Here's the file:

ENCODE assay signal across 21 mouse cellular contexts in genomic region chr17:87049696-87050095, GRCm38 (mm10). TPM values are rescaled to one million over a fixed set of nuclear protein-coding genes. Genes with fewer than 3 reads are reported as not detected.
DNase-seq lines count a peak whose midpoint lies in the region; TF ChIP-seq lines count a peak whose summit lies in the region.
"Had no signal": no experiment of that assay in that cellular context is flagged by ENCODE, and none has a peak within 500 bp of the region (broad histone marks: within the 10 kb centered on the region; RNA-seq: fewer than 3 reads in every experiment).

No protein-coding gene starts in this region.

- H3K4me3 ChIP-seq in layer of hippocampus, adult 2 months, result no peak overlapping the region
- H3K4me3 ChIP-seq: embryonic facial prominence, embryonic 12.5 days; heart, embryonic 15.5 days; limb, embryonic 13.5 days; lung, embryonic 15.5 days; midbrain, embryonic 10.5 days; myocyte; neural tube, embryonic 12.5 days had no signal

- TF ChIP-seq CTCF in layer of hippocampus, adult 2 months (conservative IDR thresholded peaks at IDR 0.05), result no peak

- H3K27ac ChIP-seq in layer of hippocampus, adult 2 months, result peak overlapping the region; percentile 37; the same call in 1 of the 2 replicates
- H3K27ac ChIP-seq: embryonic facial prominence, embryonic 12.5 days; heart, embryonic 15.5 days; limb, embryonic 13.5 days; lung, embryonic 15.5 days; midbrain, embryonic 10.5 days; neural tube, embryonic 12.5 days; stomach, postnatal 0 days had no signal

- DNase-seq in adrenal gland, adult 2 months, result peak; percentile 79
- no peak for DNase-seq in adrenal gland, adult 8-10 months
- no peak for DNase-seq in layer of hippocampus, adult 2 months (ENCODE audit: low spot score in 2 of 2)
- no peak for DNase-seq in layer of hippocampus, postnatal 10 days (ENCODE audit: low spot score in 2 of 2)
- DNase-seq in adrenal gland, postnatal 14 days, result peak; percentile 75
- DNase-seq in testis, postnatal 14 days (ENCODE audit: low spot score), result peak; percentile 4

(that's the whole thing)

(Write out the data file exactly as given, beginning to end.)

ENCODE assay signal across 21 mouse cellular contexts in genomic region chr17:87049696-87050095, GRCm38 (mm10). TPM values are rescaled to one million over a fixed set of nuclear protein-coding genes. Genes with fewer than 3 reads are reported as not detected.
DNase-seq lines count a peak whose midpoint lies in the region; TF ChIP-seq lines count a peak whose summit lies in the region.
"Had no signal": no experiment of that assay in that cellular context is flagged by ENCODE, and none has a peak within 500 bp of the region (broad histone marks: within the 10 kb centered on the region; RNA-seq: fewer than 3 reads in every experiment).

No protein-coding gene starts in this region.

- H3K4me3 ChIP-seq in layer of hippocampus, adult 2 months, result no peak overlapping the region
- H3K4me3 ChIP-seq: embryonic facial prominence, embryonic 12.5 days; heart, embryonic 15.5 days; limb, embryonic 13.5 days; lung, embryonic 15.5 days; midbrain, embryonic 10.5 days; myocyte; neural tube, embryonic 12.5 days had no signal

- TF ChIP-seq CTCF in layer of hippocampus, adult 2 months (conservative IDR thresholded peaks at IDR 0.05), result no peak

- H3K27ac ChIP-seq in layer of hippocampus, adult 2 months, result peak overlapping the region; percentile 37; the same call in 1 of the 2 replicates
- H3K27ac ChIP-seq: embryonic facial prominence, embryonic 12.5 days; heart, embryonic 15.5 days; limb, embryonic 13.5 days; lung, embryonic 15.5 days; midbrain, embryonic 10.5 days; neural tube, embryonic 12.5 days; stomach, postnatal 0 days had no signal

- DNase-seq in adrenal gland, adult 2 months, result peak; percentile 79
- no peak for DNase-seq in adrenal gland, adult 8-10 months
- no peak for DNase-seq in layer of hippocampus, adult 2 months (ENCODE audit: low spot score in 2 of 2)
- no peak for DNase-seq in layer of hippocampus, postnatal 10 days (ENCODE audit: low spot score in 2 of 2)
- DNase-seq in adrenal gland, postnatal 14 days, result peak; percentile 75
- DNase-seq in testis, postnatal 14 days (ENCODE audit: low spot score), result peak; percentile 4